There was quite a reaction to my piece the other day about the failure of the Draft Energy White Paper to take into account the technology – solar (be it PV or thermal) that most global analysts and energy bodies think may dominate the global energy market in the next couple of decades.
If the multi-decade forecasts (solar to provide a maximum of 3 per cent energy by 2050) could be excused for a misplaced decimal point, or simply the reliance on outdated modelling of technology costs, the prediction for 2030 – a maximum 2,000MW – was inexcusable. All the authors had to do was to read DRET’s own press releases.
From the Office of the Energy Regulator they would learn that solar PV in Australia is already at 1.4GG as at the end of 2011.
From the Solar Flagships program, they would have learned that there are 400MW to be constructed in Round 1, and likely a further 600MW in round 2.
From the Renewable Energy Demonstration Fund, they would learn that there is a 44MW solar booster being built in Queensland and a 40MW Big Dish project in South Australia.
And then they would have learned that the department has recently recommitted to providing $75 million for a planned 102MW CPV plant in Mildura, built by Silex Systems.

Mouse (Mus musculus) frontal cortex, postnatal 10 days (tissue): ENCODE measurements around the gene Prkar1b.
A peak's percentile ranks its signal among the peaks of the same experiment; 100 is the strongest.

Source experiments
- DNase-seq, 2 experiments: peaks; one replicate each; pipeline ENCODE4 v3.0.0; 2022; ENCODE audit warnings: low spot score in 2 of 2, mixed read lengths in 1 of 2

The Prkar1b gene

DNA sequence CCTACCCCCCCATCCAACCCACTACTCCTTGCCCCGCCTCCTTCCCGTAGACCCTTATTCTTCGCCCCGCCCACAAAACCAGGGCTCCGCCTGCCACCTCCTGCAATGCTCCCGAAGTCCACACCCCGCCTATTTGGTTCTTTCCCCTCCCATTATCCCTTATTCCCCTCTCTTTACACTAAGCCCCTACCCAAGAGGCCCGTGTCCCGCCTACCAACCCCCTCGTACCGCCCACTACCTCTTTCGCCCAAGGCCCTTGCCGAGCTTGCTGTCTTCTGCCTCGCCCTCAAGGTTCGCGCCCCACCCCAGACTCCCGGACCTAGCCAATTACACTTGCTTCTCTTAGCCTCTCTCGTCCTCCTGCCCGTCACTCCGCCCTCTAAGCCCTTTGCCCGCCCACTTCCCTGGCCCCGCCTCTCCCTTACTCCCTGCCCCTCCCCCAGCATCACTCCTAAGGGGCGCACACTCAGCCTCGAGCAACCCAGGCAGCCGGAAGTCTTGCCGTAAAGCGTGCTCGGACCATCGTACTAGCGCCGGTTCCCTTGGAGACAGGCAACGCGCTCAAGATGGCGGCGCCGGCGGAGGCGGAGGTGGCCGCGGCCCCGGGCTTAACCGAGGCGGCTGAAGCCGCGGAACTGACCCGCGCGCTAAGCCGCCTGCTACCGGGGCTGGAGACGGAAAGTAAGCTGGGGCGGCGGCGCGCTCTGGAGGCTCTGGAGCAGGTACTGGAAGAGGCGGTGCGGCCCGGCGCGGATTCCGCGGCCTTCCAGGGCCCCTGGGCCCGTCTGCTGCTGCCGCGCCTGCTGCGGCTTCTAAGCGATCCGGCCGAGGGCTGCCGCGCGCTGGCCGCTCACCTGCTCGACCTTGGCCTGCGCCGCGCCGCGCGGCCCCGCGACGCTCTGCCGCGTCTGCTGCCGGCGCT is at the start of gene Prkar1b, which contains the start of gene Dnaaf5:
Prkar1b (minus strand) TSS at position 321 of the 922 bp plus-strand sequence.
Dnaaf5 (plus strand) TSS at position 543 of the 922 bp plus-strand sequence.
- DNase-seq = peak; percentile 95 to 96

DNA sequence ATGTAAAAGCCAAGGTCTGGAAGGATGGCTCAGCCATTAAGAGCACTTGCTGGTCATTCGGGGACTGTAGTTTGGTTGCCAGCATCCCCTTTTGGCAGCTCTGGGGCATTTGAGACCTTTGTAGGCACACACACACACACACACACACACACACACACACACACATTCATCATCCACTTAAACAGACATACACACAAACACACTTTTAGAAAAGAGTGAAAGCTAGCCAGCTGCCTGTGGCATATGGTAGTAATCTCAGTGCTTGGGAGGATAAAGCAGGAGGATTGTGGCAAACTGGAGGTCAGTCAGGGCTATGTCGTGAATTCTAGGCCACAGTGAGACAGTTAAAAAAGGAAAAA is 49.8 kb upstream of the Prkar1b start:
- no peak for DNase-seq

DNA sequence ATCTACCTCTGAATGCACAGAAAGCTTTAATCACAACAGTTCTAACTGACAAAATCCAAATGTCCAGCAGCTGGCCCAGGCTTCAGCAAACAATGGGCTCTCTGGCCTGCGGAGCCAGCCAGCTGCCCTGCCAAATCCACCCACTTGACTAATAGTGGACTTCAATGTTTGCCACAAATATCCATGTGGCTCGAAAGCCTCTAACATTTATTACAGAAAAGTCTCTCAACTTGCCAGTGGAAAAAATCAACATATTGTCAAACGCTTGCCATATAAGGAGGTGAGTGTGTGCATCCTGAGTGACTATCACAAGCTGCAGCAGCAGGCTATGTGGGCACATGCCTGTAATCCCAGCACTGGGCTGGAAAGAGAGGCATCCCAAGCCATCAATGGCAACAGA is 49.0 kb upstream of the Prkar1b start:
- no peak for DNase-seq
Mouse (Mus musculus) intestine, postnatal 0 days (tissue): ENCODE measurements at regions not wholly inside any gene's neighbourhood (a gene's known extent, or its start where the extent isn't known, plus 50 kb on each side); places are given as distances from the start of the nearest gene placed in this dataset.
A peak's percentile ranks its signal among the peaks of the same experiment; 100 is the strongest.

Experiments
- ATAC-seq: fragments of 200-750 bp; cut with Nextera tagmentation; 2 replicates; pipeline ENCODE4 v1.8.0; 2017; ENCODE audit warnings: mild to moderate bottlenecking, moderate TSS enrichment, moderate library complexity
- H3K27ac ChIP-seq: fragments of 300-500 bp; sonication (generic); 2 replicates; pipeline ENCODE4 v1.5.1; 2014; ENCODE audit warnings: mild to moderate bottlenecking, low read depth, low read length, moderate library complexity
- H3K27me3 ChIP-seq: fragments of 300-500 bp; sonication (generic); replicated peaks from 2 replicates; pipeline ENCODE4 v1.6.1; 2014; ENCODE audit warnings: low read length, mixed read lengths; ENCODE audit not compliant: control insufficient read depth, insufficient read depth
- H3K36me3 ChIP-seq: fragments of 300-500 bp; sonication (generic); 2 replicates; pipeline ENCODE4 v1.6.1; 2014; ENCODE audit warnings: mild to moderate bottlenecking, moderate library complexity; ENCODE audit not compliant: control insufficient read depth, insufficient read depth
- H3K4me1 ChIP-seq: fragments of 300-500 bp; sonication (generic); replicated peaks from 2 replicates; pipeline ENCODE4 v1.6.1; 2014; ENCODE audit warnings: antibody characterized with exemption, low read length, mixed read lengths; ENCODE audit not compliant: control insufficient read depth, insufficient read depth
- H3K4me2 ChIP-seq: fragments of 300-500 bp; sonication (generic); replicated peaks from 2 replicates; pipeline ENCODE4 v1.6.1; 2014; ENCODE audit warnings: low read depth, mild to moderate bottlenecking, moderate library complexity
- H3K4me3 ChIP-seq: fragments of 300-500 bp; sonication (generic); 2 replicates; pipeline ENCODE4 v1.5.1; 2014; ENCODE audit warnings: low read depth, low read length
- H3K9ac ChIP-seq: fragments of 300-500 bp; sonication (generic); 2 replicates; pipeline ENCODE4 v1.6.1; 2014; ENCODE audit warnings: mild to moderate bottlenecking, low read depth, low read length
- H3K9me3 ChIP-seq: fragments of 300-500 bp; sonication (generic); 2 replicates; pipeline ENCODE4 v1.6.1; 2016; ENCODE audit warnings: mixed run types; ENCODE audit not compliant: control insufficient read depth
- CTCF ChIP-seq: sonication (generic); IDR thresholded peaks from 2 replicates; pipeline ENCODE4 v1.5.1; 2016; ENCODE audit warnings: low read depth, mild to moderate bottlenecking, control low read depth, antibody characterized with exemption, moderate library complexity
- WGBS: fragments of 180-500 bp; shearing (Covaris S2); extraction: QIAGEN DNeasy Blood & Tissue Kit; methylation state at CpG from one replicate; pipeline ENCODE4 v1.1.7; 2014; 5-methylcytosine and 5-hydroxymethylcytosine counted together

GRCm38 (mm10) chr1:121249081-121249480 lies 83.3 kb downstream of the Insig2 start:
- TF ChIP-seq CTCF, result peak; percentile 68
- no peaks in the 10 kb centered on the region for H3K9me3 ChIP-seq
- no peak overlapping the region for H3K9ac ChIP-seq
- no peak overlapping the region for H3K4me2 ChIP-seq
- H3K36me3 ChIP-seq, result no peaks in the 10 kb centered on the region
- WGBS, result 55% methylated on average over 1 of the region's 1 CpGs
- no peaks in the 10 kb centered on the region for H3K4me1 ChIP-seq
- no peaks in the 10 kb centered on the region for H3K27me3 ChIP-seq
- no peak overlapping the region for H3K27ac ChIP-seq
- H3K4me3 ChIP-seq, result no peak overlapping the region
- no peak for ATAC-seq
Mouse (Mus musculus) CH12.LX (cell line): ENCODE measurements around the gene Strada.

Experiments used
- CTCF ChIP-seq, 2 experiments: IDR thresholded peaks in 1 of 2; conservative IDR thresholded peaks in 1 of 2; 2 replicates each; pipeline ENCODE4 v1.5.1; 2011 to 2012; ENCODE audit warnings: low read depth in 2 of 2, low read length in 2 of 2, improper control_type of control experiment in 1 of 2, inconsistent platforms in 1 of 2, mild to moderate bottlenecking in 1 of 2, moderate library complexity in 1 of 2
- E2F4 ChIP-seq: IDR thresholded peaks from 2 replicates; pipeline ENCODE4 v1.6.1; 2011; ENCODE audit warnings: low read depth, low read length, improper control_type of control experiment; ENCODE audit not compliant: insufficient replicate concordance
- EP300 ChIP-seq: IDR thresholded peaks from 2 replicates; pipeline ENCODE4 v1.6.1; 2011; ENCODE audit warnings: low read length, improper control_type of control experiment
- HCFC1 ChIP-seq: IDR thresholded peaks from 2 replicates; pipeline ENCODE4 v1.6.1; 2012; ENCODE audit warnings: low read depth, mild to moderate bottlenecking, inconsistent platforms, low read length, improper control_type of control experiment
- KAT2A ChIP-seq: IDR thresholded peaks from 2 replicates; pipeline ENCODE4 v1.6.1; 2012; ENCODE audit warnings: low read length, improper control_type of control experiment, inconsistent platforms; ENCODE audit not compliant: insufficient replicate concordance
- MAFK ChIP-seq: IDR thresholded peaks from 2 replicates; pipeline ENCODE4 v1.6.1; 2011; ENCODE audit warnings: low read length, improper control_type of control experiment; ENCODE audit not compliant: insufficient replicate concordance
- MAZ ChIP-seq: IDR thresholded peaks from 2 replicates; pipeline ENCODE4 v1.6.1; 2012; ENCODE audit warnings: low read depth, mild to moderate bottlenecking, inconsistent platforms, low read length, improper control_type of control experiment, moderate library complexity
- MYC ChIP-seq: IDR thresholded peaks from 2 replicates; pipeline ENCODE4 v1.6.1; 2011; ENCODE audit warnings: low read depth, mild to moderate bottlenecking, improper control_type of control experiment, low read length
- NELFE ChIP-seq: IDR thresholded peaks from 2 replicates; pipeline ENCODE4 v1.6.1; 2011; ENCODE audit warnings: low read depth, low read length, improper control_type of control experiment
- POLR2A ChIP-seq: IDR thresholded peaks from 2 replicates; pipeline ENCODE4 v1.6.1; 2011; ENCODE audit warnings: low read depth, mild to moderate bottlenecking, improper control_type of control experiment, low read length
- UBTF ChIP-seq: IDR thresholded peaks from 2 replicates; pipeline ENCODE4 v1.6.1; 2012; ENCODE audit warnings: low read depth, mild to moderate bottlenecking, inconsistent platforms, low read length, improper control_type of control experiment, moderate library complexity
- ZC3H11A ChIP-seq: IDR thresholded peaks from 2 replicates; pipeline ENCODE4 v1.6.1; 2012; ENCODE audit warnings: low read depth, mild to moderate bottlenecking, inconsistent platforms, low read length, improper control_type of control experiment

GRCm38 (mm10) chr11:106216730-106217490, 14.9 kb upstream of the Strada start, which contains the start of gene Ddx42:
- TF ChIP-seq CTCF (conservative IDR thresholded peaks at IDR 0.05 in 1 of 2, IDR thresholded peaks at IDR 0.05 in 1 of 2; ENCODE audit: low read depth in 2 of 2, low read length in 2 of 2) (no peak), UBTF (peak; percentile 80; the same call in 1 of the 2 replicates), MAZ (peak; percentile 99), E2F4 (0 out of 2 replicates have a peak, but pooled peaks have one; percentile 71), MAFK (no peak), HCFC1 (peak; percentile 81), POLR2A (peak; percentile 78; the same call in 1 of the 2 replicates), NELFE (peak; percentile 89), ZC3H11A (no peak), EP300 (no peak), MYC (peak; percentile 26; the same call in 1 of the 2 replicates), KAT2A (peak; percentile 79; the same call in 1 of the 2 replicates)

That makes 2,200MW off the bat, by 2020, without taking into account any more rooftop PV (probably at least another 2GW on its own, and likely double that), the ACT solar auction (40MW in next few years, possibly extending to 200MW), the impact of the Clean Energy Finance Corp, and other projects such as the 10MW PV plant in Geraldton, to be the first utility scale solar plant in the country, and possibly not the last. Private analysts are fairly consistent in predicting between 5GW and 10GW of solar in the country by 2020.
If this sounds impressive, it needs to be put into a little context. Tim Buckley, investment manager at ArkX, compiled this list below of large scale solar projects currently proposed in the US and China alone. These do not include the dozens and dozens of projects between 5MW and 100MW, and other large scale projects in the Middle East and north Africa.